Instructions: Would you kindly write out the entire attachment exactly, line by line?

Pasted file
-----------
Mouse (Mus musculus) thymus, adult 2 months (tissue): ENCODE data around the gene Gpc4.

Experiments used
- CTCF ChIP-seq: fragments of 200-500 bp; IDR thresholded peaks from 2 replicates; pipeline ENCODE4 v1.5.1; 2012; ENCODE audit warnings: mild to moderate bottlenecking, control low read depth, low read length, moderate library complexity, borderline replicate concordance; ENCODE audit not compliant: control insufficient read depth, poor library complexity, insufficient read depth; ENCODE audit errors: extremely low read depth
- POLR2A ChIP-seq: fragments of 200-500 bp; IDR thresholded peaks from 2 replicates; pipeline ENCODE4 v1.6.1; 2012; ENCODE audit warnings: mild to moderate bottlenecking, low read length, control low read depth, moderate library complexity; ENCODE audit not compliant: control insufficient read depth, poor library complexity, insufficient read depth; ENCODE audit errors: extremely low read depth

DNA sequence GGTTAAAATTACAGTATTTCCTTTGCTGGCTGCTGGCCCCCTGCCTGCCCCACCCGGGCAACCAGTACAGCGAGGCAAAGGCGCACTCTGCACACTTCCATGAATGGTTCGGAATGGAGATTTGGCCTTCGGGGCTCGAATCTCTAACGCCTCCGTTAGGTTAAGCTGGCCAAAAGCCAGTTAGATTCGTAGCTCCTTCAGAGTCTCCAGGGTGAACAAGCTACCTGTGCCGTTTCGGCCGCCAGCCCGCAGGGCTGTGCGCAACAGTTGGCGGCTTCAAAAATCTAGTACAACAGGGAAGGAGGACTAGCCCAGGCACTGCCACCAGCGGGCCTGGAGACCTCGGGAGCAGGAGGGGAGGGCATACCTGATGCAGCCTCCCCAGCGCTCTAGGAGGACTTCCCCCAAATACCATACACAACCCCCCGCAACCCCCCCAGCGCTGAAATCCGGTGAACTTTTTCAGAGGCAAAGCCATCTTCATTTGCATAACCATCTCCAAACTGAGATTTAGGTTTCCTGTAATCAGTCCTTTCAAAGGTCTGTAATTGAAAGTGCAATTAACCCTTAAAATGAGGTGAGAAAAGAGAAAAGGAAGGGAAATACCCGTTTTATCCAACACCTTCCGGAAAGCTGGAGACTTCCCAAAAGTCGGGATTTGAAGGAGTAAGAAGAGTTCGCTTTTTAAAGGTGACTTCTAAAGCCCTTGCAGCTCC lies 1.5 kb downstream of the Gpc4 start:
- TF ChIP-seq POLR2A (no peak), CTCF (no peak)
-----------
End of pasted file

Mouse (Mus musculus) thymus, adult 2 months (tissue): ENCODE data around the gene Gpc4.

Experiments used
- CTCF ChIP-seq: fragments of 200-500 bp; IDR thresholded peaks from 2 replicates; pipeline ENCODE4 v1.5.1; 2012; ENCODE audit warnings: mild to moderate bottlenecking, control low read depth, low read length, moderate library complexity, borderline replicate concordance; ENCODE audit not compliant: control insufficient read depth, poor library complexity, insufficient read depth; ENCODE audit errors: extremely low read depth
- POLR2A ChIP-seq: fragments of 200-500 bp; IDR thresholded peaks from 2 replicates; pipeline ENCODE4 v1.6.1; 2012; ENCODE audit warnings: mild to moderate bottlenecking, low read length, control low read depth, moderate library complexity; ENCODE audit not compliant: control insufficient read depth, poor library complexity, insufficient read depth; ENCODE audit errors: extremely low read depth

DNA sequence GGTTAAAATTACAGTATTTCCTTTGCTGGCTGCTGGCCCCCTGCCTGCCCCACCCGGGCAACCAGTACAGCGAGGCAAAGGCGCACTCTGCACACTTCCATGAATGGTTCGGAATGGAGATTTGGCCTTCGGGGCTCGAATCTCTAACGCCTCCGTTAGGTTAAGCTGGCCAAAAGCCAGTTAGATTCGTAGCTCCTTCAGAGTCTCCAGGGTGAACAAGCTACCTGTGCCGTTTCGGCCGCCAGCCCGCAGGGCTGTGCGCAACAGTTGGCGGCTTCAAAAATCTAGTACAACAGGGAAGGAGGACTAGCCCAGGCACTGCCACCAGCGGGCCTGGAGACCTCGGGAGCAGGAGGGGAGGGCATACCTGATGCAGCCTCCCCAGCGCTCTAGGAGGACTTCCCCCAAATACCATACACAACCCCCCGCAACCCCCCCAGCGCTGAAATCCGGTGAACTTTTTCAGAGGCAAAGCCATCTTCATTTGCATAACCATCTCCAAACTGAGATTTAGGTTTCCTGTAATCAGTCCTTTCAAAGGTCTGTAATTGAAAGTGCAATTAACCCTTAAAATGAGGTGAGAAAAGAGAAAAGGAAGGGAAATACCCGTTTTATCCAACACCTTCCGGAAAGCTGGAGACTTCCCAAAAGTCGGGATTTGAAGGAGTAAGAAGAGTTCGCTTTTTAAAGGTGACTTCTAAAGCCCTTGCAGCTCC lies 1.5 kb downstream of the Gpc4 start:
- TF ChIP-seq POLR2A (no peak), CTCF (no peak)